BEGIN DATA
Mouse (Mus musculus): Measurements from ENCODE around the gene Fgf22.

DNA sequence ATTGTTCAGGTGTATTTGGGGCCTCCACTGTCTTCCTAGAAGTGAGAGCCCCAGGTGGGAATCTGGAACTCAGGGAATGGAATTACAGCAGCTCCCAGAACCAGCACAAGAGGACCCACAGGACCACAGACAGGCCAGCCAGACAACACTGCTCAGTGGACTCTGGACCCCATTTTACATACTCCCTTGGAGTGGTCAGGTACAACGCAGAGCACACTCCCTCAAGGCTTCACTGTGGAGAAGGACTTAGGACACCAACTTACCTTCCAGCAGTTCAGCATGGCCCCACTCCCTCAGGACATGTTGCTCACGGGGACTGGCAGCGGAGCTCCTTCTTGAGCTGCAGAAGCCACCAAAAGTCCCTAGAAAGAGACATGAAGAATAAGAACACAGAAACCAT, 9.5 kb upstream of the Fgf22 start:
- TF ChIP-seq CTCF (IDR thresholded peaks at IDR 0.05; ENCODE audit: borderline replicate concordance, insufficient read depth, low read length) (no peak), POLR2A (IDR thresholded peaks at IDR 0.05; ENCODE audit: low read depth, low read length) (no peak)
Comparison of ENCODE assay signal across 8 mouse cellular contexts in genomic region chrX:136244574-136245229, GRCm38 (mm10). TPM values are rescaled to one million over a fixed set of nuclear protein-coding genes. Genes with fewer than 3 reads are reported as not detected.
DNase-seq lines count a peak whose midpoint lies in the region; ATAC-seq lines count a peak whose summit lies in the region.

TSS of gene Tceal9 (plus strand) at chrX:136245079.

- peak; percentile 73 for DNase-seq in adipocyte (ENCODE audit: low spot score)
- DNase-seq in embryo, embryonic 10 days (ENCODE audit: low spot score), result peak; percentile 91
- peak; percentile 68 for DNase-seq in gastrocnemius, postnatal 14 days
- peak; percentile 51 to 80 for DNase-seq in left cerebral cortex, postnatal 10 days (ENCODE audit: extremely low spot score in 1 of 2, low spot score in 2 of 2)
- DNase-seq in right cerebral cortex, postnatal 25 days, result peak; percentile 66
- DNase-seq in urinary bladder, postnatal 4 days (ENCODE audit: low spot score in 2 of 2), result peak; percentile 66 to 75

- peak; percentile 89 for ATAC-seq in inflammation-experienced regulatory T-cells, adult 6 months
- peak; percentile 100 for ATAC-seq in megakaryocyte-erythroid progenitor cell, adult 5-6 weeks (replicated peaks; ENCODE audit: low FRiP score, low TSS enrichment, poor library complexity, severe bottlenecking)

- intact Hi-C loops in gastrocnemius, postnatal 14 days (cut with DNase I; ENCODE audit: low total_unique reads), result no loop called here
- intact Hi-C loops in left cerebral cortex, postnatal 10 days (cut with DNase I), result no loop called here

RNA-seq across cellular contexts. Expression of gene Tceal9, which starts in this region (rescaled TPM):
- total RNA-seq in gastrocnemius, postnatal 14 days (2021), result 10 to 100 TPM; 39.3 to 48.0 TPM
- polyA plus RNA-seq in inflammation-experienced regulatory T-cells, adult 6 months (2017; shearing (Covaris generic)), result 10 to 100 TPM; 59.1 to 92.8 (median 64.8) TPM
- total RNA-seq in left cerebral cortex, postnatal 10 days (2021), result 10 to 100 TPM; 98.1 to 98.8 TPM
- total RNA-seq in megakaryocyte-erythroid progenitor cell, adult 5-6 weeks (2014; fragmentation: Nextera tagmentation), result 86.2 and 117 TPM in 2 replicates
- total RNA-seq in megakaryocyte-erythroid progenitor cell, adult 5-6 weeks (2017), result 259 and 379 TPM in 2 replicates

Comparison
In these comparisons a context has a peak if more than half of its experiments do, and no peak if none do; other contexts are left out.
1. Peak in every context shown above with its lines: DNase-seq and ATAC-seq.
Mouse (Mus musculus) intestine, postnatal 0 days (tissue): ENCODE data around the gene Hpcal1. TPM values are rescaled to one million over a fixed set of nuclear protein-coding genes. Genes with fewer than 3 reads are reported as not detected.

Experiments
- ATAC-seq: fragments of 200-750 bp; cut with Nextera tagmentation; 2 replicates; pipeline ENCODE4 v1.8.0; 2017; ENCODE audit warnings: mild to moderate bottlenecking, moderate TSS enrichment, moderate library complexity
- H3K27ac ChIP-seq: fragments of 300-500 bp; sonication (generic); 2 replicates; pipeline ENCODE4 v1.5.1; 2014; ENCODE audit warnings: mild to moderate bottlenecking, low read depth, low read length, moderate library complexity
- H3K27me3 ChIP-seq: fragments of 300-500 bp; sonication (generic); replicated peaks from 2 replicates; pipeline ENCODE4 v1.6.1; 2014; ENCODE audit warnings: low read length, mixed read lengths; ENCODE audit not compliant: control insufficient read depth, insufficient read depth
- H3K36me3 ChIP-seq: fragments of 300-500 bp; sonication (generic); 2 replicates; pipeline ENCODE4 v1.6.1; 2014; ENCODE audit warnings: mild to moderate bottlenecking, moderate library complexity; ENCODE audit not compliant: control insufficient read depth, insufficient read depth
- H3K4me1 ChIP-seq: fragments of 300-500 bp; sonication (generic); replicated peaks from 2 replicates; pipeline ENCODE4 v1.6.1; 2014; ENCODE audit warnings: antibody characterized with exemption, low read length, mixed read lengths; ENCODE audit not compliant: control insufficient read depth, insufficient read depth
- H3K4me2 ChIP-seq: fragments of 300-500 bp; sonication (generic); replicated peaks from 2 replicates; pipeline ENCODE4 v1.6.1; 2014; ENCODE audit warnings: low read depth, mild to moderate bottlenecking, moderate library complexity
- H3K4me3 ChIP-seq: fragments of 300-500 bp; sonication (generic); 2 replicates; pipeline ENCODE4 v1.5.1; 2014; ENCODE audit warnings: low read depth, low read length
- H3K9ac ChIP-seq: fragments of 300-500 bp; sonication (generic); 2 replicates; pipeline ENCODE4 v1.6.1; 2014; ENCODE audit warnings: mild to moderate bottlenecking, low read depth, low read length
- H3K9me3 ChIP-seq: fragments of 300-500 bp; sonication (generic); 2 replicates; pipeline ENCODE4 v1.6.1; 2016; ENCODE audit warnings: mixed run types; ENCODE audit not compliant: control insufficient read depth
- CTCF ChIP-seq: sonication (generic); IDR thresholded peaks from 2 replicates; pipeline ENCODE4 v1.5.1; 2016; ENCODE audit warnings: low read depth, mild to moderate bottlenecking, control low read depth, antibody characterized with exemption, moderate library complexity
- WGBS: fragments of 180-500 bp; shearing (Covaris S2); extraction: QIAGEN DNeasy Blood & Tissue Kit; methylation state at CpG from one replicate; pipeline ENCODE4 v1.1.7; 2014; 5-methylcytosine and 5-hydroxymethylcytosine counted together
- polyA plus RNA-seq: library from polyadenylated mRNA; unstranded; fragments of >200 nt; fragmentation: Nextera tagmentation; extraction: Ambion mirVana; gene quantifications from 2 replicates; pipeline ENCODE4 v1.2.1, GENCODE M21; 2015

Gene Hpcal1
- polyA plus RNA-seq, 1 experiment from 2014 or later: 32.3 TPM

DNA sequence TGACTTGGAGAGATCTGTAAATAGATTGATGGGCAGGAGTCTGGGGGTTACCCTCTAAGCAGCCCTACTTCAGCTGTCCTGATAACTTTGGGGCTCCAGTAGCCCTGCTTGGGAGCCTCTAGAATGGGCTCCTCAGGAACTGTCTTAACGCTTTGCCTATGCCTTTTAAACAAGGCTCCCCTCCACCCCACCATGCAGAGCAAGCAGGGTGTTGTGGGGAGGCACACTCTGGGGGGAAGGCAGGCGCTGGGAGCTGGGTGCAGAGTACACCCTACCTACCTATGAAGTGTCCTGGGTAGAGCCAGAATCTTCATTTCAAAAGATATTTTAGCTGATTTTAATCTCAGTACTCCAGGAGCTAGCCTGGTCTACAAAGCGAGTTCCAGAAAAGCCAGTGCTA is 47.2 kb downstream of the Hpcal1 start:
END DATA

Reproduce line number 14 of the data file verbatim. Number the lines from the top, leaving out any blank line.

- peak; percentile 100 for ATAC-seq in megakaryocyte-erythroid progenitor cell, adult 5-6 weeks (replicated peaks; ENCODE audit: low FRiP score, low TSS enrichment, poor library complexity, severe bottlenecking)